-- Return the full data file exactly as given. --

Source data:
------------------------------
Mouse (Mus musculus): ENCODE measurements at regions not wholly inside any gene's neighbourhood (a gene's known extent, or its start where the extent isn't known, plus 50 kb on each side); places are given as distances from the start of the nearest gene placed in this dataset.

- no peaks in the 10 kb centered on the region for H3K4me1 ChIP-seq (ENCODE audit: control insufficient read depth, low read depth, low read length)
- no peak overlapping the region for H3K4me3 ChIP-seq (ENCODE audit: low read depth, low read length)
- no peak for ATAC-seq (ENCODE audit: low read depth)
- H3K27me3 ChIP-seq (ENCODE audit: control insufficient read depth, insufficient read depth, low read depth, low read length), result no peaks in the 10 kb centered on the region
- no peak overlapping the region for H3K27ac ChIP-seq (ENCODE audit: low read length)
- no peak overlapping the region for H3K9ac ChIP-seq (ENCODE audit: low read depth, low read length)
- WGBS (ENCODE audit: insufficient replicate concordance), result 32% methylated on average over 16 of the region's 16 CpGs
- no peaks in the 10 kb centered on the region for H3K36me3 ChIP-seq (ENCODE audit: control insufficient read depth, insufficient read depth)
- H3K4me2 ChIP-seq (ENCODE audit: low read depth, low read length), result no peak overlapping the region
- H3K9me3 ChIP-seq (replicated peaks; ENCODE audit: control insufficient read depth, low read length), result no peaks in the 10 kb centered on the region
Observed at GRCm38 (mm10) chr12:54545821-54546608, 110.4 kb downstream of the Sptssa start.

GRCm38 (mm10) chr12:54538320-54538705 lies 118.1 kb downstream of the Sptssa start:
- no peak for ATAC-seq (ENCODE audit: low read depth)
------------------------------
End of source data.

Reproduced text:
Mouse (Mus musculus): ENCODE measurements at regions not wholly inside any gene's neighbourhood (a gene's known extent, or its start where the extent isn't known, plus 50 kb on each side); places are given as distances from the start of the nearest gene placed in this dataset.

- no peaks in the 10 kb centered on the region for H3K4me1 ChIP-seq (ENCODE audit: control insufficient read depth, low read depth, low read length)
- no peak overlapping the region for H3K4me3 ChIP-seq (ENCODE audit: low read depth, low read length)
- no peak for ATAC-seq (ENCODE audit: low read depth)
- H3K27me3 ChIP-seq (ENCODE audit: control insufficient read depth, insufficient read depth, low read depth, low read length), result no peaks in the 10 kb centered on the region
- no peak overlapping the region for H3K27ac ChIP-seq (ENCODE audit: low read length)
- no peak overlapping the region for H3K9ac ChIP-seq (ENCODE audit: low read depth, low read length)
- WGBS (ENCODE audit: insufficient replicate concordance), result 32% methylated on average over 16 of the region's 16 CpGs
- no peaks in the 10 kb centered on the region for H3K36me3 ChIP-seq (ENCODE audit: control insufficient read depth, insufficient read depth)
- H3K4me2 ChIP-seq (ENCODE audit: low read depth, low read length), result no peak overlapping the region
- H3K9me3 ChIP-seq (replicated peaks; ENCODE audit: control insufficient read depth, low read length), result no peaks in the 10 kb centered on the region
Observed at GRCm38 (mm10) chr12:54545821-54546608, 110.4 kb downstream of the Sptssa start.

GRCm38 (mm10) chr12:54538320-54538705 lies 118.1 kb downstream of the Sptssa start:
- no peak for ATAC-seq (ENCODE audit: low read depth)